Saturday, September 27, 2008

Born to Die?

More riffs on this whole preoccupation with life after life and philosophies surrounding death.

"I don't wanna die, I wish sometimes I'd never been born at all" --Queen

I think I was born for this work. It seems to be my life's purpose -- to explore death. From the time I was five I suffered from thantophobia -- a strong fear of death -- which I don't have now, but it's been a long journey to get from there to here. What could POSSIBLY trigger such a fear of death in a five year old?

My father's father was riding to work in Manhattan on a LIRR train one morning in 1962 when he realized he had lost his wallet. At the time, I was a five-year-old sitting in my den watching television. My mother, of course, was vacuuming -- her favorite pastime -- and could not hear the phone when it rang. So I hopped up off the couch and picked up the phone in the hallway. It was my father's sister, Bette, asking to speak to my mother. I could tell my mother was upset while talking on the phone and did not really understand that my aunt was telling her that my father's father had suffered a heart attack on the train when he realized he could not find his wallet, and that he was being taken to the hospital. I think my mother called my father at that point.

The next phone call came in, and I answered it again. This time it was my father's step-sister, Carol. When I handed the phone to my mother, I heard my mother start to cry and say, "He was such a nice man." My next memory is of sitting in the same place on the couch in front of the television, this time at night with a babysitter next to me as my parents, dressed in black, were going out the door. Sometime later, possibly the next day, I recall that I was kneeling on the living room sofa looking out the front picture window at a gray day with a heavy rain, while a Rachmaninoff symphony played on the stereo. Everything just felt sad -- the music, the weather, the atmosphere in the house.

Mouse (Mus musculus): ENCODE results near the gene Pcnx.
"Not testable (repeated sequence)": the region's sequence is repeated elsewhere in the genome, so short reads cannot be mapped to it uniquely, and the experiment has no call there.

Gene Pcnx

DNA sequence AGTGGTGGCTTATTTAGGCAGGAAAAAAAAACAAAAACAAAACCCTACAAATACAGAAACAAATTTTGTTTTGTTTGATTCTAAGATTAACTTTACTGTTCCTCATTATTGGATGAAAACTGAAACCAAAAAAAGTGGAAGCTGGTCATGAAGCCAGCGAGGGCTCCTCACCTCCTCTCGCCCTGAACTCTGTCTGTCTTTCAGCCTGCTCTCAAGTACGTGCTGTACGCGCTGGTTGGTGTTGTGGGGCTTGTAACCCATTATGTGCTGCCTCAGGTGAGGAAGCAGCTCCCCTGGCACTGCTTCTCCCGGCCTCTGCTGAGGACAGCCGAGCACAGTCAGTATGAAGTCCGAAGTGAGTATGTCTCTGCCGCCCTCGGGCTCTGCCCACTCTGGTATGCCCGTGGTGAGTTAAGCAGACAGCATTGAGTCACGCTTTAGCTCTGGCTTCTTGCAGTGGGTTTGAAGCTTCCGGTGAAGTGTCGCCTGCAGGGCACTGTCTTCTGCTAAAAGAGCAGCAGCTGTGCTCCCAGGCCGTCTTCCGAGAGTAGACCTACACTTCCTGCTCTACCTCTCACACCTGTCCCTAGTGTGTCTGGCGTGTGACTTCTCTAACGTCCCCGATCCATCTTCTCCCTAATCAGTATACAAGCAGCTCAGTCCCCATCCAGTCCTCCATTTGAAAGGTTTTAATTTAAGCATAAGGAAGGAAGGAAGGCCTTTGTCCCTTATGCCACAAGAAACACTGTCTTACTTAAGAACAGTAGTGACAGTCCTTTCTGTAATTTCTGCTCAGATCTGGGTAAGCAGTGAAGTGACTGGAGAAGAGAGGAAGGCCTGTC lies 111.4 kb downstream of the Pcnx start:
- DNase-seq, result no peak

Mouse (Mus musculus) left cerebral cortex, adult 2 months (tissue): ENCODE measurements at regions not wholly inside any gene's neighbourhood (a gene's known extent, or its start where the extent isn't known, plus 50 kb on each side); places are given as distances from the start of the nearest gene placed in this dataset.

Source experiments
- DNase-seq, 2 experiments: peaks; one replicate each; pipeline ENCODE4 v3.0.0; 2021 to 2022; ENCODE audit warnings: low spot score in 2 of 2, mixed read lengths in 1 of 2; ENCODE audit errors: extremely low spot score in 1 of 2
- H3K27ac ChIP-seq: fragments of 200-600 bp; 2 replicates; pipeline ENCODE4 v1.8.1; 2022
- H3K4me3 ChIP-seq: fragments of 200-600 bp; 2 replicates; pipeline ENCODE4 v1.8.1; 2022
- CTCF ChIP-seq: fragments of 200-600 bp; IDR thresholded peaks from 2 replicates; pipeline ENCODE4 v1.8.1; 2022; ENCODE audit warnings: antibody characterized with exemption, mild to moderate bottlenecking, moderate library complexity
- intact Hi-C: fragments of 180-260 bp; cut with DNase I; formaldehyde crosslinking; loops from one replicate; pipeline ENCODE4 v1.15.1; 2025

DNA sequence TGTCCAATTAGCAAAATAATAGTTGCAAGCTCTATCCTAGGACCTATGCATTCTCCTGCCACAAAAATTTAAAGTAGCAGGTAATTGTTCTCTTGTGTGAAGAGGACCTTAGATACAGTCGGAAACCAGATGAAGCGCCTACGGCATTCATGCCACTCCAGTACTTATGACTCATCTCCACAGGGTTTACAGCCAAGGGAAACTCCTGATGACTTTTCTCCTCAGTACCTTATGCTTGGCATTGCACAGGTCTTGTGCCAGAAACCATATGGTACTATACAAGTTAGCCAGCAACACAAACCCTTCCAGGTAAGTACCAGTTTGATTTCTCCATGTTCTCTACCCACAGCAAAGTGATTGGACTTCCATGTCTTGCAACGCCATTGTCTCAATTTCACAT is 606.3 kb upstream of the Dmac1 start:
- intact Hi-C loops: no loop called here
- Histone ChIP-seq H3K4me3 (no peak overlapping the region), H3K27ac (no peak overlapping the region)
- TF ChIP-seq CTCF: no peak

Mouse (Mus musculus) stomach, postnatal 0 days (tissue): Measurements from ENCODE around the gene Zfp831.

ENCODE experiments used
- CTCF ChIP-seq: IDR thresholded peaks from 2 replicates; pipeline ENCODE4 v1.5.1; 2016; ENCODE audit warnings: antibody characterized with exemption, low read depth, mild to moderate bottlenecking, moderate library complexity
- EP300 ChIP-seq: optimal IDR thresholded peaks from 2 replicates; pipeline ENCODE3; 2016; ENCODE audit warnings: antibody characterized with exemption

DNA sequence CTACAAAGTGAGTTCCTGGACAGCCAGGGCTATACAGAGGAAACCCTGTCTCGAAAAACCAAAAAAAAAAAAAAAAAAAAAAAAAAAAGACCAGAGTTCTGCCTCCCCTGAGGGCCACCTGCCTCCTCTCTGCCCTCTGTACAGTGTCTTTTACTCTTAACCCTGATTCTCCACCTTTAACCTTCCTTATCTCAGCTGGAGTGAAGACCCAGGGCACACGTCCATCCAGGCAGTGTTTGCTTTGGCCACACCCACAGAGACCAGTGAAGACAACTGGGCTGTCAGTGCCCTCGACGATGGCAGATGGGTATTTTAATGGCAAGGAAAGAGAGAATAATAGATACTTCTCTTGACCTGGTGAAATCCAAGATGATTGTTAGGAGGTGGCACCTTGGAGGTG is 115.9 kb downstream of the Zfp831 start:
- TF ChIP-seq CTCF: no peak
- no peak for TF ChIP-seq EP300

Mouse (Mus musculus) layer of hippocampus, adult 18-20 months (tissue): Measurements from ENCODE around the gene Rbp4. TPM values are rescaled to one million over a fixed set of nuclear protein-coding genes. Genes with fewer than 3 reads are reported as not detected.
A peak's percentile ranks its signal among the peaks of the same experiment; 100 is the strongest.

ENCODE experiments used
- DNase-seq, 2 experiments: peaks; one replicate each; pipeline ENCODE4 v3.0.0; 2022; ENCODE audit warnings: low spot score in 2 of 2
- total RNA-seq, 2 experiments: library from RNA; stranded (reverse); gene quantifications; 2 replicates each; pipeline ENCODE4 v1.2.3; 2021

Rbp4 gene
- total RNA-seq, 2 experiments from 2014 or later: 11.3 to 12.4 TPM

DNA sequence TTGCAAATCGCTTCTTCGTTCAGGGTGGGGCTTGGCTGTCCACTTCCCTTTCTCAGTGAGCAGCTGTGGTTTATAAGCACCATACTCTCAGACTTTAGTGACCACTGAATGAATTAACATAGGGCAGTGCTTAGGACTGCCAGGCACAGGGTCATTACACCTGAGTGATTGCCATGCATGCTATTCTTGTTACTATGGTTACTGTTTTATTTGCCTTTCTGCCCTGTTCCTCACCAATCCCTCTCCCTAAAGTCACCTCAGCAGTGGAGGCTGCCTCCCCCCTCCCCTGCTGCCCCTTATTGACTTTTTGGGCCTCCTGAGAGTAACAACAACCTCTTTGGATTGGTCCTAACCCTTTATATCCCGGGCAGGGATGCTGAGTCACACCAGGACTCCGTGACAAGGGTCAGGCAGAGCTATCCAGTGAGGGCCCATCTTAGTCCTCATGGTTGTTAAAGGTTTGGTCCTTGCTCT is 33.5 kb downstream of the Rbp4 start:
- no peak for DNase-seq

I was always the curious child who asked all the difficult questions. What was going on, I wanted to know. Grandpa H. had died. What's that? What does "died" mean? It means he is gone and will not come back. What? Why did that happen? His heart stopped and he died. I hope that doesn't happen to me.... It will. It happens to everyone. What????????? Don't tell me ! THAT is going to happen to me? And not just to me but to my PARENTS? And my BROTHER? and my OTHER grandparents?

That’s where it began. The fears, the sleepless nights, the sense of dread…who says childhood is innocent and carefree?

My older brother was the scientific type who read all the books about the planets and bugs and rocks and chemistry. I must have been about seven when we had a discussion about the end of the world. I said, “I’m afraid that the world will end during my life, and I’m afraid of what that will be like” Well, I said it in my seven-year-old voice and thought process. He told me, “No, the way the world will end is that the sun will die out and the earth will freeze and that won’t happen for a long, long time.” (so much for Global warming). “You will already be dead,” he said. There was that word again. So what was worse? Being dead before the end of the world? Or living UNTIL the end of the world. Either way, there was no way out of it. It just boggled my mind, and affected my ability to live without worrying about everything. At church, when the priests would talk about judgment day – how we would all rise from our graves to be judged by God on how we lived our lives – my seven-year-old mind saw that as the ultimate horror show. I ran out the door of the church on several occasions and threw up in the parking lot.

As a teenager, my fears became more real. I had heard about more people, even my own age, who had died. Frequently, my perceptions about being dead and being buried and no longer existing would overwhelm me in the middle of the night and I would go to my mother’s room literally screaming in fear that I needed someone to help me. Get me out of this situation! But she couldn’t. How could she? She was in the same boat. She stayed awake with me as long as she could and tried to help distract my thoughts – normally through a creative outlet like drawing a picture or a distracting one, watching television or reading a book. What did NOT help was when she tried reading the Bible to me – something that allayed her own fears, but stirred mine.